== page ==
I often use the Wordsworth’s expression “we murder to dissect.” The human need to explain is admirable, but it should never desensitise us to beauty. The more honest, more human response is to accept that tension between our knowledge of a thing and our desire to sensuously surrender to mystery and uncertainty, to allow our more primal responses to take over and to make discoveries for ourselves.

les caves de pyrene

One secondary consequence of systemic debunking is the role it plays in the politics of conformity by helping to quash individual expression. Consumer bodies, for example, have appropriated the notion of the burden of proof, challenging the use of words such as organic, biodynamic and natural. A few years ago, a wine shop in Italy was closed down by the police because it claimed to sell “natural wines”, a term (naturally) embargoed by bureaucrats. Organic is also a highly-protected word – ironic when the word itself has been rendered meaningless as it is administered by different bodies in different countries with different criteria and seems more to do with filling in forms and paying lip-service than the quality of farming. Such political colonisation of language means the colonisation of ideas, whose ultimate end is social conditioning. We’ve witnessed repeatedly how the original idea of appellation has been corrupted by the desire to create a denominator recognisable to consumer panels; it has transformed into that which can be measured and thus be identified. This has nothing to do with the subtleties of terroir (how do you measure that?), the adaptive human responses to a changing environment, nothing to do with history, tradition, geology or culture. And certainly, nothing to do with taste. The tasting panels perversely end up debunking that which they were set up to defend – the authentic and the truly representative.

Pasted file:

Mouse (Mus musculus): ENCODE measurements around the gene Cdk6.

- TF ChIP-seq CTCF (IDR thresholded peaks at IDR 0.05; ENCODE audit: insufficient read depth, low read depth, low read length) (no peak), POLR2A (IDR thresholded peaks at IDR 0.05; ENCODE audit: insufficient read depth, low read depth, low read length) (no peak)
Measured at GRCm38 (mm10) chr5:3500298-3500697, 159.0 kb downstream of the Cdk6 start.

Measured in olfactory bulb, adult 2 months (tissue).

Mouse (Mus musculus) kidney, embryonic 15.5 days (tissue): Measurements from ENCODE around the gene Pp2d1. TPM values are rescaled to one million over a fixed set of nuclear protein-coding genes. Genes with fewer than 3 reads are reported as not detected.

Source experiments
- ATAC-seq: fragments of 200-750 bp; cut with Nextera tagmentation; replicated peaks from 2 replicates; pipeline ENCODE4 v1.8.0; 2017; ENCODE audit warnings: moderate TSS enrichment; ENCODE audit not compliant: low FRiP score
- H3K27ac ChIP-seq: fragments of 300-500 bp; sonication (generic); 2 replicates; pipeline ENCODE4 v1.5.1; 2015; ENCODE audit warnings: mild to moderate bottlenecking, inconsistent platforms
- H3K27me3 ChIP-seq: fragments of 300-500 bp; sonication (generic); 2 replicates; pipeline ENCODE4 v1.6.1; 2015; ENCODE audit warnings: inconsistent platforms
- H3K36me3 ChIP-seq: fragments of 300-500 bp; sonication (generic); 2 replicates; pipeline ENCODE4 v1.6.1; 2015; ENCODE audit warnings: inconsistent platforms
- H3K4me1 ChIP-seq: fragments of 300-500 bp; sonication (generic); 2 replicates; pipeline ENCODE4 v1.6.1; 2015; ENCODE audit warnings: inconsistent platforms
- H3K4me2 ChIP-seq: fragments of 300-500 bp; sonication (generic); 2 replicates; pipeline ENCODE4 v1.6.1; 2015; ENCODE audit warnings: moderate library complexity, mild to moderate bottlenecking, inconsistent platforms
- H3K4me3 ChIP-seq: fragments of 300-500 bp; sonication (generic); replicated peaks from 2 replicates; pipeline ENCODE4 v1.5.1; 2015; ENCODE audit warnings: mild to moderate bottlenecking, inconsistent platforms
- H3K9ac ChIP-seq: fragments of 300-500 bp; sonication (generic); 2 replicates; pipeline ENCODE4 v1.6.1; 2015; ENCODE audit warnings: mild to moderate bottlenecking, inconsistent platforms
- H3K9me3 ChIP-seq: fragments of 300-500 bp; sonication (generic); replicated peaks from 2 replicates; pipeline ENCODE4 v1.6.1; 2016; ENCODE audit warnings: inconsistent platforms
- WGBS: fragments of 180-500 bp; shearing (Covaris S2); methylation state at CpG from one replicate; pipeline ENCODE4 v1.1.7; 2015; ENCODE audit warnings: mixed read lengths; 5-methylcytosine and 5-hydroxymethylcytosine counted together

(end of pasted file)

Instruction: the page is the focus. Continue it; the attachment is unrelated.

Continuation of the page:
The subject of wine is complicated by the fact that we are not only dealing with simple chemical and microbiological transformations that occur within a liquid, but also the highly- variegated responses of individuals to that same liquid.

Thus science – badly administered science – rather than being a tool for rational investigation, has become the weapon of conservative orthodoxies and special interests. If you can say that there is nothing extraordinary or unique about terroir, that wine is solely the result of better quality winemaking rather than the wondrous refinements of a natural process, then you can exalt the scientific knowledge that makes it possible, that being science of corrections and modifications.

Knowledge is more peculiarly instinctive and personal than we might believe. To borrow an aphorism “there are known knowns; there are things we know we know. We also know there are known unknowns; that is to say we know there are some things we do not know. But there are also unknown unknowns – and even unknown knowns”. Artisan growers and vignerons work by means a mixture of received wisdom and accumulated observations. They deal daily with combinations of knowns and unknowns, forever searching for the relative truths of vintages, making both instinctive and logical decisions. In the end, they are close to their wines because those wines are filtered through hundreds of such individual decisions; they have their own unique feeling for farming, winemaking, of where the wine is at and where the wine is going. Scientific knowledge is deeper than dissection, it is holistic intelligence. The truth-in-wine is not what is left after everything else has been debunked; the truth is shifting, relative, more than the sum of all the verifiable parts.